The Rundeskogen Towers in Sandnes, Norway, are an extraordinary example of the novel and exceptional use of space and hybrid construction structures. Located in an area dominated by small-scale buildings, the three residential high-rises stand out by their volume and height. Yet, architects Helen & Hard and dRMM created a clever and distinctive design that integrates them with their surroundings and gives back to the community by creating abundant public spaces.
The three towers are located in the Rundeskogen hill, which is situated next to the infrastructural node that connects the southern Norwegian cities of Stavanger, Sola and Sandnes. Wide-open fields spread to the west, while thick woods delimitate the area to the north. Having the scenic Gandsfjorden fjord as a backdrop to the east, the skyline is mostly characterized by flat industrial warehouses and low-rise residential complexes, interweaved with patches of green areas.
The planning of the project started in 2005 as a collaboration between local architectural firm Helen & Hard and London-based dRMM. The initial master plan was to build a single high-rise block with eight storys. “We were very much against this because we felt it was wrong, for the quality of the space, to have this one big wall,” says Siv Helene Stangeland, partner and principal architect at Helen & Hard.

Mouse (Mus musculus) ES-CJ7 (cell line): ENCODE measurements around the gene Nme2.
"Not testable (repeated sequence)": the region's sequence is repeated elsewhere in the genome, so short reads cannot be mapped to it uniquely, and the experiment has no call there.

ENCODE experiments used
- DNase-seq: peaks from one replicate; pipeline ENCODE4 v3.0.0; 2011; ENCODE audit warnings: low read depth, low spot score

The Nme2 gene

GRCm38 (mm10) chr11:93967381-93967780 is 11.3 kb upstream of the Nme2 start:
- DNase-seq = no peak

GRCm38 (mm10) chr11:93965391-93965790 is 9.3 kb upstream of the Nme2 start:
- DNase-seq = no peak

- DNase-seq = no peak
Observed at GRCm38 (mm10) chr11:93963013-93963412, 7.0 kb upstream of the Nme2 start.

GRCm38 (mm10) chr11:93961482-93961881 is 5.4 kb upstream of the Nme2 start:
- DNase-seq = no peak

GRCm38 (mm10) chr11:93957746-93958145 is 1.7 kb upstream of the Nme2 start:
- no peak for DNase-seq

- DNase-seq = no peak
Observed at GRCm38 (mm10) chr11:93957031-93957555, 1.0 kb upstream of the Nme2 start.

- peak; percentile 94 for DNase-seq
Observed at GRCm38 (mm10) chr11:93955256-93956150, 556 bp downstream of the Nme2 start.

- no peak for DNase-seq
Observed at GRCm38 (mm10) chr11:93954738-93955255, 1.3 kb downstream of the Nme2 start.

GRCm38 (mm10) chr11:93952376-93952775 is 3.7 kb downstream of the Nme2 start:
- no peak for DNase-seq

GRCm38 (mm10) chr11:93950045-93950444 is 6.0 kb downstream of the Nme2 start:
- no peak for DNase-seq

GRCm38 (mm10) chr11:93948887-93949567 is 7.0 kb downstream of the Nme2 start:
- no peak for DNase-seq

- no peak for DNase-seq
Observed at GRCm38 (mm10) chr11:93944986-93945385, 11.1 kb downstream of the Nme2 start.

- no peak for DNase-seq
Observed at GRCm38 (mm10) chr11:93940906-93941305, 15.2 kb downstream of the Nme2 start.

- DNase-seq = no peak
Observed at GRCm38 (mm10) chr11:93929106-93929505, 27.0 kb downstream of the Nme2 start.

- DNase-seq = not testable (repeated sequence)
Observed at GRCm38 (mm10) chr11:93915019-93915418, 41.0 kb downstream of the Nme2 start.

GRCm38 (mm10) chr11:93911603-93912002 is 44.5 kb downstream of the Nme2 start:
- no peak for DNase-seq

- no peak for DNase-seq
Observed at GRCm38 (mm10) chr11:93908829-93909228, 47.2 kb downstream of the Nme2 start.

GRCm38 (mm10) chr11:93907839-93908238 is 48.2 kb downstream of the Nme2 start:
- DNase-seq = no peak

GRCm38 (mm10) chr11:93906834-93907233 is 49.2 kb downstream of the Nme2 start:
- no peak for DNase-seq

“Right away we started asking regulators if we could build up higher to provide more view,” she recalls. Additionally, because of its proximity to a Viking burial site, the density of the design had to be restricted. The architects came up then with the idea to have three compact buildings. The tallest would have 13 floors, and the others 9 storeys each. They also decided to lift the first floors of the structures to minimise their footprint and to allow the houses behind to maintain and enjoy the fjord views.